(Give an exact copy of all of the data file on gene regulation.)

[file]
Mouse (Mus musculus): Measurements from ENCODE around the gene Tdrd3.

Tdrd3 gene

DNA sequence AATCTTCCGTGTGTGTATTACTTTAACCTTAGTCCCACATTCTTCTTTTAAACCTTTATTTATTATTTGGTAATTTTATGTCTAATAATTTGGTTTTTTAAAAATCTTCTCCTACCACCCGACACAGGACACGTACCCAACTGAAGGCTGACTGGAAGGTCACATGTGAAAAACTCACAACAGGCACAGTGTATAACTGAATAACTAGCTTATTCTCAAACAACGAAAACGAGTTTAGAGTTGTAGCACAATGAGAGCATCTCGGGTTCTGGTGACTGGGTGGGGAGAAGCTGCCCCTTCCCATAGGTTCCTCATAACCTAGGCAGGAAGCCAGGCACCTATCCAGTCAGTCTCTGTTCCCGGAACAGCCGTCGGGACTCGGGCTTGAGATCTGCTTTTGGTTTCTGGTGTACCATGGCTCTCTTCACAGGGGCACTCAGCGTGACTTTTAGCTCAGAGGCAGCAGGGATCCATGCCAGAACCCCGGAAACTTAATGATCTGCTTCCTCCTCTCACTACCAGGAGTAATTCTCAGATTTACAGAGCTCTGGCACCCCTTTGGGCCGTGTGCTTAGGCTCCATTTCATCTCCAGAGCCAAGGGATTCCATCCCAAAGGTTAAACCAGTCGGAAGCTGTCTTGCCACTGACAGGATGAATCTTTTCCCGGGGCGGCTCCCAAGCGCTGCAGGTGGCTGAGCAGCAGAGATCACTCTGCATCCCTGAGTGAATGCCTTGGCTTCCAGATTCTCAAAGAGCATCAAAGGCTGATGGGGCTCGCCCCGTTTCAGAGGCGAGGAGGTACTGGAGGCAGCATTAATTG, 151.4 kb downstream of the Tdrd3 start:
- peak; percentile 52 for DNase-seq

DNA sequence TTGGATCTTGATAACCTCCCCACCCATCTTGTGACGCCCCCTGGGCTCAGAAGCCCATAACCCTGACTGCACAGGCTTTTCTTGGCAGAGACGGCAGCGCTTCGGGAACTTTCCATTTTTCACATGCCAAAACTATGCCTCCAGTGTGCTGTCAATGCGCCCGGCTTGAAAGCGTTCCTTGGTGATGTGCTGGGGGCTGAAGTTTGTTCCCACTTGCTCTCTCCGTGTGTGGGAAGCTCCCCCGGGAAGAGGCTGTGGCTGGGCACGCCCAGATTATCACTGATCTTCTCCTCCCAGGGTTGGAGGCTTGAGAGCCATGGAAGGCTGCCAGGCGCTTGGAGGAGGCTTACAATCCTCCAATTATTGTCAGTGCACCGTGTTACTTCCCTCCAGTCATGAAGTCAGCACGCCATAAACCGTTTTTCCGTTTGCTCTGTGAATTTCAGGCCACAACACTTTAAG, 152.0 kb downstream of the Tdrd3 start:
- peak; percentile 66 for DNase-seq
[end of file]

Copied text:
Mouse (Mus musculus): Measurements from ENCODE around the gene Tdrd3.

Tdrd3 gene

DNA sequence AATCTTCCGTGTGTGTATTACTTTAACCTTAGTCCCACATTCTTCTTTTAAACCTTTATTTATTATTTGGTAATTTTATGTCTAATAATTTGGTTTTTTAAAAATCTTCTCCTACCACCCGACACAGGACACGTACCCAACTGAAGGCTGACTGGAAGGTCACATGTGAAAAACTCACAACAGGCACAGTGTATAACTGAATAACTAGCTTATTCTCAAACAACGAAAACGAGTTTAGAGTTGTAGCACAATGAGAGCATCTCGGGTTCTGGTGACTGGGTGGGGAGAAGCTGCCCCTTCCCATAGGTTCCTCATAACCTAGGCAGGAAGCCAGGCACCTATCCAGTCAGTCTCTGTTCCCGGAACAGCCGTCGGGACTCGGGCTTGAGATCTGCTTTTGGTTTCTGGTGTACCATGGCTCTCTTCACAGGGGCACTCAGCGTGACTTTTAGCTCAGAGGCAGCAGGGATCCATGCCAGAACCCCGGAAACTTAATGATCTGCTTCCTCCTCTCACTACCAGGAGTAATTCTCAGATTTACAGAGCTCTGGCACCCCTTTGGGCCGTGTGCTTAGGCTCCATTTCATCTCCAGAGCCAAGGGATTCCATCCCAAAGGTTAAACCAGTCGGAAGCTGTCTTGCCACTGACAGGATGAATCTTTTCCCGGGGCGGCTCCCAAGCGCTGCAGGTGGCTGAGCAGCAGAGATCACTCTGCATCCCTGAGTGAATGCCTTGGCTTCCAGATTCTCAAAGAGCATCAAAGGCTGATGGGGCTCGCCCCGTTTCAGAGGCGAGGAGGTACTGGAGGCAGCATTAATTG, 151.4 kb downstream of the Tdrd3 start:
- peak; percentile 52 for DNase-seq

DNA sequence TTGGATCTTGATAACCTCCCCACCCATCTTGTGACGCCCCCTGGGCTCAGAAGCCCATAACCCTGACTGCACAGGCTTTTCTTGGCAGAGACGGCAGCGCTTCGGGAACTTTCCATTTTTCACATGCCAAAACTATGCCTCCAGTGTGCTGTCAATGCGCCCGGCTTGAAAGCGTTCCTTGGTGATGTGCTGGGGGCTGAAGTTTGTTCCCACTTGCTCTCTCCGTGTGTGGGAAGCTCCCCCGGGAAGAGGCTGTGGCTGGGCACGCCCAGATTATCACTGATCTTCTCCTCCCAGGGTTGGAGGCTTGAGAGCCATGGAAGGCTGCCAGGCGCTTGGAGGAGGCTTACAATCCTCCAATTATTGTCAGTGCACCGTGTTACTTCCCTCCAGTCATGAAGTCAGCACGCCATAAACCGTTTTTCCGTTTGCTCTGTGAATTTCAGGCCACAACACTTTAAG, 152.0 kb downstream of the Tdrd3 start:
- peak; percentile 66 for DNase-seq